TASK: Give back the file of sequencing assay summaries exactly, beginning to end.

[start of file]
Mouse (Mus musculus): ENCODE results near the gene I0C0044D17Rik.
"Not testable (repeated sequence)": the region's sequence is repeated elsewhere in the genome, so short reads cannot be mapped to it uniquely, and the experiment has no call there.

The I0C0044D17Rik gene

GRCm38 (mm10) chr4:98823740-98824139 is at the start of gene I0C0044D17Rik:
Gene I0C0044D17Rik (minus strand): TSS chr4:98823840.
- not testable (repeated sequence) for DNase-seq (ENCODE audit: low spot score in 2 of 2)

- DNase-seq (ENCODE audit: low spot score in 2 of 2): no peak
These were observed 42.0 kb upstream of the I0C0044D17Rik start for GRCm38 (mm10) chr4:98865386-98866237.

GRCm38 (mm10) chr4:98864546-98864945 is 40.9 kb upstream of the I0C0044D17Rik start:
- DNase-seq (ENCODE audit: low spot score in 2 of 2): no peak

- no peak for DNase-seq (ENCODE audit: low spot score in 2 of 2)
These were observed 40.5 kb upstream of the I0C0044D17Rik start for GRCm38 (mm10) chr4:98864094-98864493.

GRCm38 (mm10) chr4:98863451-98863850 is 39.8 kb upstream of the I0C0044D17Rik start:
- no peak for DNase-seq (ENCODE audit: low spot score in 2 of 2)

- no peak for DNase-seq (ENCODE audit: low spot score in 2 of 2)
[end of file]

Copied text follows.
Mouse (Mus musculus): ENCODE results near the gene I0C0044D17Rik.
"Not testable (repeated sequence)": the region's sequence is repeated elsewhere in the genome, so short reads cannot be mapped to it uniquely, and the experiment has no call there.

The I0C0044D17Rik gene

GRCm38 (mm10) chr4:98823740-98824139 is at the start of gene I0C0044D17Rik:
Gene I0C0044D17Rik (minus strand): TSS chr4:98823840.
- not testable (repeated sequence) for DNase-seq (ENCODE audit: low spot score in 2 of 2)

- DNase-seq (ENCODE audit: low spot score in 2 of 2): no peak
These were observed 42.0 kb upstream of the I0C0044D17Rik start for GRCm38 (mm10) chr4:98865386-98866237.

GRCm38 (mm10) chr4:98864546-98864945 is 40.9 kb upstream of the I0C0044D17Rik start:
- DNase-seq (ENCODE audit: low spot score in 2 of 2): no peak

- no peak for DNase-seq (ENCODE audit: low spot score in 2 of 2)
These were observed 40.5 kb upstream of the I0C0044D17Rik start for GRCm38 (mm10) chr4:98864094-98864493.

GRCm38 (mm10) chr4:98863451-98863850 is 39.8 kb upstream of the I0C0044D17Rik start:
- no peak for DNase-seq (ENCODE audit: low spot score in 2 of 2)

- no peak for DNase-seq (ENCODE audit: low spot score in 2 of 2)